Hearing her baby’s first cry was “the sweetest sound ever”

Patient Stories |


Ava Web

June 27 was a big day for Ava Brooks Breeden. She turned 100 days old, she got to test out her voice for the first time, and she had a Riley red wagon dedicated in her name.

For Alyssa Breeden, hearing her baby’s first cry was “the sweetest sound ever.”

It happened on Day 100 of Ava Brooks Breeden’s young life. That was the day a tube placed in her throat at birth to help her breathe was finally removed.

It was also the day a red wagon was dedicated in her name thanks to more than $2,800 raised for Riley Children’s Foundation by Ava’s family and friends. The license plate reads “Hitch your wagon to a star! Ava Brooks Breeden.”

Ava has not yet known life outside of Riley Hospital for Children, but every day “she’s doing big things” to help her prepare for the day she can go home, her mom said earlier this week.

“She’s been off the ventilator for a week and a half, and she tolerated it well. She’s going strong.”

Now just shy of 4 months old, Ava relies on high-flow oxygen to breathe, but that’s a big improvement over the ventilator, Alyssa said.

“It almost feels like she was just born. We feel like new parents because we’re finally able to pick her up on our own without the help of nurses, and we’re able to take care of her more on our own.”

And now that she doesn’t have her mouth taped, she’s smiling, cooing and crying, Alyssa said.

“She has found her voice.”

Ava was born with a little-known condition called congenital diaphragmatic hernia (CDH). It created a hole in the muscle between the chest and abdomen in utero, allowing the contents of the abdomen (stomach, intestine, liver, spleen and kidneys) to move up into her tiny chest.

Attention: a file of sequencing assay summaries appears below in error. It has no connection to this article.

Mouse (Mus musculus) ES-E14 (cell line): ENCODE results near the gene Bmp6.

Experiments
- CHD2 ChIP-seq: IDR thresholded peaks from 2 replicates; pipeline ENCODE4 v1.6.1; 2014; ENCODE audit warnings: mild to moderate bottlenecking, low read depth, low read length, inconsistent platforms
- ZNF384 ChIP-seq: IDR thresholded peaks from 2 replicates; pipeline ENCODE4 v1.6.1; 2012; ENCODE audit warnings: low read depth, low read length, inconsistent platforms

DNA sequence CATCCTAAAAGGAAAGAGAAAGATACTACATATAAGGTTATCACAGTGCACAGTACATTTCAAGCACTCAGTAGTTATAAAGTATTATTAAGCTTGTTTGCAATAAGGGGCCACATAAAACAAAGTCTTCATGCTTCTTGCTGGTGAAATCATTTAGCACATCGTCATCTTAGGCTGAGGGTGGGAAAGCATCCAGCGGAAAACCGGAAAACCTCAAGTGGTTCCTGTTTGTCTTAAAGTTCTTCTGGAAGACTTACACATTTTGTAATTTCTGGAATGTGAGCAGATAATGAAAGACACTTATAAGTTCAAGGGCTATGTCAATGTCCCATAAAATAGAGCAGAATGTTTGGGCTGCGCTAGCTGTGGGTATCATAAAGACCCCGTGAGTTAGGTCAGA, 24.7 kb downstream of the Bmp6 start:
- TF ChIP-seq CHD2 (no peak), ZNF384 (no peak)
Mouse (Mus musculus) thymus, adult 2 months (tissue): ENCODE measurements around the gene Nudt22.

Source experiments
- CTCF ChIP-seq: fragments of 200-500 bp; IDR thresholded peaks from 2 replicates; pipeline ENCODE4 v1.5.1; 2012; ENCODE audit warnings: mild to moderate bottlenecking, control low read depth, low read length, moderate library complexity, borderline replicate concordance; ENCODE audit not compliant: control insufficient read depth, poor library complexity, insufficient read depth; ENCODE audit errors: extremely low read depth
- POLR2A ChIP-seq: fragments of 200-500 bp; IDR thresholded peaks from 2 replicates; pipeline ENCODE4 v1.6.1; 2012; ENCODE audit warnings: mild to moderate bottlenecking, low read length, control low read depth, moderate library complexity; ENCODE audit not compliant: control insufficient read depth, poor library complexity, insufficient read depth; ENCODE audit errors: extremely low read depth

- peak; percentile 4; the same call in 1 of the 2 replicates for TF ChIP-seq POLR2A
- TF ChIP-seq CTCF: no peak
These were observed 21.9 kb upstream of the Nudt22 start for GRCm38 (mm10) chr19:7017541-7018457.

Jacob and Alyssa Breeden learned of her condition during prenatal testing and have been surrounded by a Riley Hospital team since before she was born at IU Health Methodist Hospital. Ava was kept sedated for weeks after her birth to keep her underdeveloped lungs from working too hard.

She remains on a nasogastric (NG) tube for feedings, but she is able to receive her mom’s milk because Alyssa has been pumping breast milk since Ava’s birth.

“She’s already having full feeds of breast milk, and the rest I can save for her. She has a mechanized pump that delivers my milk to her.”

It’s certainly not how she envisioned feeding her baby at this point, but Alyssa is grateful Ava is at least getting her milk for now until she is able to take it orally.

Aside from her medical team, Ava has a large group of family and friends supporting her. Many of them turned out June 27 for the Riley wagon dedication in her name at Simon Family Tower. Ava was resting in her room at the time, but her big brother Tilman, 2, couldn’t wait to climb in for a ride in the lobby.

Before the family released the wagon to the fleet of those used to ferry kids and bags through the hospital, they took it up to Ava’s room for a bit to get more photos. They’re hoping that soon they can get pictures of Ava in the wagon herself. In addition to the license plate on the back of the wagon, the family received a duplicate copy of the plate. Wagons are named for the duration of their circulation at the hospital.

Alyssa said she is grateful for all of the people who donate to Riley, not only for Ava but for all of the other kids. The wagon fundraiser in her daughter’s name “symbolizes how much support we’ve had through this whole process.”

– By Maureen Gilmer, IU Health senior journalist
   Email: mgilmer1@iuhealth.org
   Photos provided and by Mike Dickbernd, IU Health visual journalist
   Email: mdickbernd@iuhealth.org